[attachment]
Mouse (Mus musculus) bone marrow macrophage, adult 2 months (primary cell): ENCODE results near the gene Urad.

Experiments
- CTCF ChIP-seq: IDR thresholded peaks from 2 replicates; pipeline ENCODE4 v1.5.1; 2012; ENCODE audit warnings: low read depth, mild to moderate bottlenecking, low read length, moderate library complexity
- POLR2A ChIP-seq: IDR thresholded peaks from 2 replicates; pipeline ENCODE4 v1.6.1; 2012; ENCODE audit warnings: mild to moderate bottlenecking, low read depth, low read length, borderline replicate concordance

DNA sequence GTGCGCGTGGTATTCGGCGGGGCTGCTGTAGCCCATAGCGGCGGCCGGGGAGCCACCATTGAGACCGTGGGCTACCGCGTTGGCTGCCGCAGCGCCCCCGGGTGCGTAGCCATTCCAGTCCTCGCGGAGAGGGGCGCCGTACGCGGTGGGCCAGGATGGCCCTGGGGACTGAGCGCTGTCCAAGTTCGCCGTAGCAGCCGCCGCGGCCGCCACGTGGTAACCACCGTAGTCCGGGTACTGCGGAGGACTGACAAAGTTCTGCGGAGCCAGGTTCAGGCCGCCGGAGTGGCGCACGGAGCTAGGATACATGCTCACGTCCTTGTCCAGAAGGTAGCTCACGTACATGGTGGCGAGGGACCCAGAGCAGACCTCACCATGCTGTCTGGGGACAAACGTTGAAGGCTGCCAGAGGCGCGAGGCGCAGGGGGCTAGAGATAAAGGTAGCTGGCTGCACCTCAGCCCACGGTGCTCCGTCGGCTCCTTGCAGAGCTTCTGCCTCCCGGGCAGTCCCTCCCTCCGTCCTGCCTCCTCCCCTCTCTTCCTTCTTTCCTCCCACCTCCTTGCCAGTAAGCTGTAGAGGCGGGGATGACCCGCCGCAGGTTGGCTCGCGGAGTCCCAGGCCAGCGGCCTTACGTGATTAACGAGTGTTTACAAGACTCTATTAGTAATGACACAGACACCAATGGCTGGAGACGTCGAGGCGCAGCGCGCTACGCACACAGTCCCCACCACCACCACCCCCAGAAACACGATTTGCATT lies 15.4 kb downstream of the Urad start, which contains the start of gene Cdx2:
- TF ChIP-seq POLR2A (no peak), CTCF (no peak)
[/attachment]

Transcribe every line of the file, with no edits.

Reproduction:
Mouse (Mus musculus) bone marrow macrophage, adult 2 months (primary cell): ENCODE results near the gene Urad.

Experiments
- CTCF ChIP-seq: IDR thresholded peaks from 2 replicates; pipeline ENCODE4 v1.5.1; 2012; ENCODE audit warnings: low read depth, mild to moderate bottlenecking, low read length, moderate library complexity
- POLR2A ChIP-seq: IDR thresholded peaks from 2 replicates; pipeline ENCODE4 v1.6.1; 2012; ENCODE audit warnings: mild to moderate bottlenecking, low read depth, low read length, borderline replicate concordance

DNA sequence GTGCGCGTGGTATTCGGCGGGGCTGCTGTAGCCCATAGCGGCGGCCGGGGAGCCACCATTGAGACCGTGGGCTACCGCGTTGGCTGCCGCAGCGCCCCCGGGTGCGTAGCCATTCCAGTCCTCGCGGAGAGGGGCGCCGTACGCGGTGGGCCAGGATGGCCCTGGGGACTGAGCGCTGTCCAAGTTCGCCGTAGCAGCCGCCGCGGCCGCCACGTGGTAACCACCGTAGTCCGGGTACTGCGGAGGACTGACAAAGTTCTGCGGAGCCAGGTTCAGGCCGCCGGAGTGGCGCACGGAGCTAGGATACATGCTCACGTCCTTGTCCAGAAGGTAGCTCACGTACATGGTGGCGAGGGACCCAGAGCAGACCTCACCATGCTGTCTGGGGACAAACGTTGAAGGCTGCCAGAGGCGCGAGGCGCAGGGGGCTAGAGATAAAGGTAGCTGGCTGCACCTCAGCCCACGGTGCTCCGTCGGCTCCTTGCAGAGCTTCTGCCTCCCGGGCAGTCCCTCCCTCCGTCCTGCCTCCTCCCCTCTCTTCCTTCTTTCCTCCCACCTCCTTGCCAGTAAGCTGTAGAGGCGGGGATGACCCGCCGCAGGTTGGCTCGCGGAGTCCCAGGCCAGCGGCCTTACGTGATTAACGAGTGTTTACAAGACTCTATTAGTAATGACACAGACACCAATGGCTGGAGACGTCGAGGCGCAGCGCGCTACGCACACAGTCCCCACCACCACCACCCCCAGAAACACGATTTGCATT lies 15.4 kb downstream of the Urad start, which contains the start of gene Cdx2:
- TF ChIP-seq POLR2A (no peak), CTCF (no peak)